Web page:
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UNC‑3 (EU)
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Video transcript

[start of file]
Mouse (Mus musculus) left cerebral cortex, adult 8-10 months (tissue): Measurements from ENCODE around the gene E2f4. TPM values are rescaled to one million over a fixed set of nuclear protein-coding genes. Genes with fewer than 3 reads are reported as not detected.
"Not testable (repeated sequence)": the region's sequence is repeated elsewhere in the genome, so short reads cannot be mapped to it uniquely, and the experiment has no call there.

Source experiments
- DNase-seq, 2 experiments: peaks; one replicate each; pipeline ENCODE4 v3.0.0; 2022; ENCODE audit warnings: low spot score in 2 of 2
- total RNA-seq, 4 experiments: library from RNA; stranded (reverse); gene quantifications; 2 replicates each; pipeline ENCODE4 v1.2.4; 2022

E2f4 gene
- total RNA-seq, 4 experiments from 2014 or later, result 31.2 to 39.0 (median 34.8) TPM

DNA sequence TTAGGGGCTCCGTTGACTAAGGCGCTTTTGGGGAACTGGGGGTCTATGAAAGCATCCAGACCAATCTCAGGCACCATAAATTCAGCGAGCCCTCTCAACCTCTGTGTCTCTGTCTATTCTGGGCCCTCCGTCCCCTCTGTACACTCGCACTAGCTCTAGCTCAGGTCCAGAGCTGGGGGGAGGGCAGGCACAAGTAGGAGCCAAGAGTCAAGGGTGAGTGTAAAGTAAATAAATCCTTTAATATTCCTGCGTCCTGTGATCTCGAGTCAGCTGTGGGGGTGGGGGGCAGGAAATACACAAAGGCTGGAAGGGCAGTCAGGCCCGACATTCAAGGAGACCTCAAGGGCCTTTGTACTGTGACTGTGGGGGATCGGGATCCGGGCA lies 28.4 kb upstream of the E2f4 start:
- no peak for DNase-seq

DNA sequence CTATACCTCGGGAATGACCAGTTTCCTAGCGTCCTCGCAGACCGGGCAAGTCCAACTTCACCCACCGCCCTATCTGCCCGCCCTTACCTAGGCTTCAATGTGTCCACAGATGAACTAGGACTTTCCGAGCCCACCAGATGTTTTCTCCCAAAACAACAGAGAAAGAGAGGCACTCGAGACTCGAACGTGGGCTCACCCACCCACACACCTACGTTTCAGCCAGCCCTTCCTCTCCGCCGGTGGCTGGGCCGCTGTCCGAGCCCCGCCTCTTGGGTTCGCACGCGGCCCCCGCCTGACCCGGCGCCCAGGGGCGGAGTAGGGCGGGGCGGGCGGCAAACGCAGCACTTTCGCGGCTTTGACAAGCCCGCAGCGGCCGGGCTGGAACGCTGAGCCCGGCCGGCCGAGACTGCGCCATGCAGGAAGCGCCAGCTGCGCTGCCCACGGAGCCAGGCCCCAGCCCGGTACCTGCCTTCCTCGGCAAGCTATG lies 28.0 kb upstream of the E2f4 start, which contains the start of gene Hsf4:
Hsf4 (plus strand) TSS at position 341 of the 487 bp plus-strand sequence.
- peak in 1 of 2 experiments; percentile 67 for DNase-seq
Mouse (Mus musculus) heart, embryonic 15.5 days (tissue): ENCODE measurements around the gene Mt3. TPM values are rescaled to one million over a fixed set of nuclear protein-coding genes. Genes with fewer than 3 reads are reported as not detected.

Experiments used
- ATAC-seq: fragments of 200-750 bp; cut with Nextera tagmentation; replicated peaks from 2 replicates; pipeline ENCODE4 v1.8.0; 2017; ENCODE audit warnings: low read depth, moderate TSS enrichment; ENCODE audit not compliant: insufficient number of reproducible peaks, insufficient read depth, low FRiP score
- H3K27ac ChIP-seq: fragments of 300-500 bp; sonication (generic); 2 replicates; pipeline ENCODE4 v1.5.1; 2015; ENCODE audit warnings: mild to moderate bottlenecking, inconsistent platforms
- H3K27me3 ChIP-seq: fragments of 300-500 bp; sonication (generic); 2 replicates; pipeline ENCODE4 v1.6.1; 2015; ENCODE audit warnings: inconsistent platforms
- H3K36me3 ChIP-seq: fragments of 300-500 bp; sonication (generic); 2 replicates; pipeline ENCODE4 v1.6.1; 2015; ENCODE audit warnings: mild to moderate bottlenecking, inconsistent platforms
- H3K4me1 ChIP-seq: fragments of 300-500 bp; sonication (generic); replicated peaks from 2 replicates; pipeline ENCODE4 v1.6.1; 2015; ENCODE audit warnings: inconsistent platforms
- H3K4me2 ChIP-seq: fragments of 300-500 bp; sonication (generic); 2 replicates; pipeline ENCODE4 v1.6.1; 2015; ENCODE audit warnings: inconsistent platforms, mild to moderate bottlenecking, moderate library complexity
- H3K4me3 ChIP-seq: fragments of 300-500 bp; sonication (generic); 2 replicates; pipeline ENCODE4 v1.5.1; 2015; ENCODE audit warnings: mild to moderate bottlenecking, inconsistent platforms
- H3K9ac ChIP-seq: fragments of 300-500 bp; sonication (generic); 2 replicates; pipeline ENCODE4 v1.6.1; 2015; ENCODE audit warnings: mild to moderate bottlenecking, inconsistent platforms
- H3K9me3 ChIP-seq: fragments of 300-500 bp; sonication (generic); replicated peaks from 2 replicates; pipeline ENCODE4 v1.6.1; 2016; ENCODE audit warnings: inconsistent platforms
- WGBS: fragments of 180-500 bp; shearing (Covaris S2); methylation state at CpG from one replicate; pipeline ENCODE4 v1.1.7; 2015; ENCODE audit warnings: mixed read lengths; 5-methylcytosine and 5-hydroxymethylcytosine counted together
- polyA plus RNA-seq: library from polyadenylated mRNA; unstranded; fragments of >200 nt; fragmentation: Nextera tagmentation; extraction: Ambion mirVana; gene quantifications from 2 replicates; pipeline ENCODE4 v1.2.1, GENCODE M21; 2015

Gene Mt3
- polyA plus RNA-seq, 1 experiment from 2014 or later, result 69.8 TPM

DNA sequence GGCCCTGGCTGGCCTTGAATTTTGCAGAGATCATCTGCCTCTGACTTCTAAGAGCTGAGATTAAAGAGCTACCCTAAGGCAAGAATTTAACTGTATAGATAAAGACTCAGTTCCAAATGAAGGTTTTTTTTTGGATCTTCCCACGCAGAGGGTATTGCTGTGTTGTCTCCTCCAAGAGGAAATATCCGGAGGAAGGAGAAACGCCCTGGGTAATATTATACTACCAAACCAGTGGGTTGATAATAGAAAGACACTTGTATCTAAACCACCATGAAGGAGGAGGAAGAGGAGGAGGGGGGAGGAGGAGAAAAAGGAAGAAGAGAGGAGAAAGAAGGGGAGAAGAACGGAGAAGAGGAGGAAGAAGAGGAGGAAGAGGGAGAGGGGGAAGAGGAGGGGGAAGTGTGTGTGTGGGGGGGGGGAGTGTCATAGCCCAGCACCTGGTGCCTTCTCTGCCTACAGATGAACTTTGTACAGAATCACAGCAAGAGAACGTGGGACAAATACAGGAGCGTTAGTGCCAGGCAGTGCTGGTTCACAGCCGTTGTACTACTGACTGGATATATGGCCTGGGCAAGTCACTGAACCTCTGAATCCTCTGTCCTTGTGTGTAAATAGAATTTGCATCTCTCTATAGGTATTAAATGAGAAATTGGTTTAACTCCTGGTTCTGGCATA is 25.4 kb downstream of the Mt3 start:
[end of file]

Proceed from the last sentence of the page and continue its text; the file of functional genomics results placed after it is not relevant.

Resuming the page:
- [Instructor] What we're going to do in this video is get some practice classifying whether a random variable is a binomial variable, and we're gonna do it by looking at a few exercises from Khan Academy. So this says a manager oversees 11 female employees and nine male employees. They need to pick three of these employees to go on a business trip, so the manager places all 20 names in a hat and chooses at random. Let X equal the number of female employees chosen. So they're going to do three trials. And on each of those trials, you could say success is if they pick a female employee. And then the random variable X is the number of females out of those three. Is X a binomial variable? Why or why not? So pause this video, and see if you can work through this on your own. All right, now let's go through each choice. Choice A says each trial isn't being classified as a success or failure, so X is not a binomial variable. I disagree with this. Each trial is being classified as a success or failure. It's either going to be female or not. And since we're counting the number of female employees, if in a trial, we pick a female, that would be a success, so each trial is being classified as a success or failure. So this one over here isn't true. There is no fixed number of trials, so X is not a binomial variable. There is a fixed number of trials. They're doing three trials. They're picking three names out of a hat. The trials are not independent, so X is not a binomial variable. So this is interesting. So, for example, trial one, what's the probability of success? Well, there are 20 employees, 20 names in the hat, and 11 of the outcomes would be success, so you have 11/20 probability of success. But in trial two, what's the probability of success given success, success in, I'll say trial one, T one? Well, if you succeeded in trial one, that means that there's now only 10 female names in the hat out of 19. And if you don't have success in trial one, then it'll be 11 out of 19. So your probability does change based on previous outcomes. And so the trials are not independent, and so X is not a binomial variable. So this one is true. The trials are not independent, so that violates that condition for being a binomial variable. In order to be a binomial variable, all your trials have to be independent of each other. And so we'd rule this last one out because this last one says that X has a binomial distribution or is or does meet all the conditions for being a binomial variable. Let's do another example. So here we have different scenarios, and I have the conditions for a binomial variable written right over here. And so once again, pause the video, and look at each of these scenarios for random variables. And look at these conditions, and think about whether these random variables are binomial or not. So let's look at the first one. In a game involving a standard deck of 52 playing cards, an individual randomly draws seven cards without replacement. Let Y be equal to the number of aces drawn. Well, in our introductory video to binomial variables, we talked about, if we're doing without replacement, your probability of getting an ace on a given trial, where a trial is you're taking a card out of the deck, it's going to be dependent on whether you got aces in previous trials. Because if you got an ace in a previous trial, well, that ace, then you're gonna have fewer aces in the deck. So the trials, in this case, are not independent, not independent, not independent trials. Now, on the other hand, if on every trial you looked at whatever card you got and put it back in the deck, then they would be independent trials. The probability of getting an ace on each trial would be the same, but not when you have without replacement. So this is not binomial right over here because you don't have independent trials. The second scenario, 60% of a certain species of tomato live after transplanting from pot to garden. Eli transplants 16 of these tomato plants. Assume that the plants live independently of each other. So whether one plant lives isn't dependent on whether another plant lives. Let T equal the number of tomato plants that live. All right, so let's look at the conditions. The outcome of each trial can be classified as either success or failure. So each trial over here is one of the tomato plants, and we have 16 of those trials. And success is if the tomato plant lives, and failure is if it dies. So we have either success or failure. Each trial is independent of the others. They tell us, the plants live independently of each other. So whether or not a neighboring plants lives or dies doesn't affect whether the plant next to it lives or dies. So each trial is independent of the others. There is a fixed number of trials. Yes, we have 16 right over there. The probability p of success on each trial remains constant. Well, yeah, according to at least the scenario, they're saying that we have a 60% chance for each tomato plant, which is each trial. So it meets all of the conditions right over here, so this one is binomial. Now let's look at this third scenario. In a game of luck, a turn consists of a player continuing to roll a pair of six-sided die until they roll a double, two of the same face values. Let X equal the number of rolls in one turn. So you're gonna keep rolling until they roll a double. Well, the thing that jumps out at me is that you don't have a fixed number of trials, not fixed number of trials. You could say each trial, each roll is a trial. Success is getting a double, which has a fixed probability. Whether or not you get a double on each trial is gonna be independent of the previous roll. So it meets all the other constraints, but it does not meet that there's a fixed number of trials. You're gonna keep, someone, there's some chance you might have to roll 20 times or 200 times or who knows however many times until they roll a double. And so this violates there is a fixed number of trials. So since there is not a fixed number of trials, this variable X, not binomial.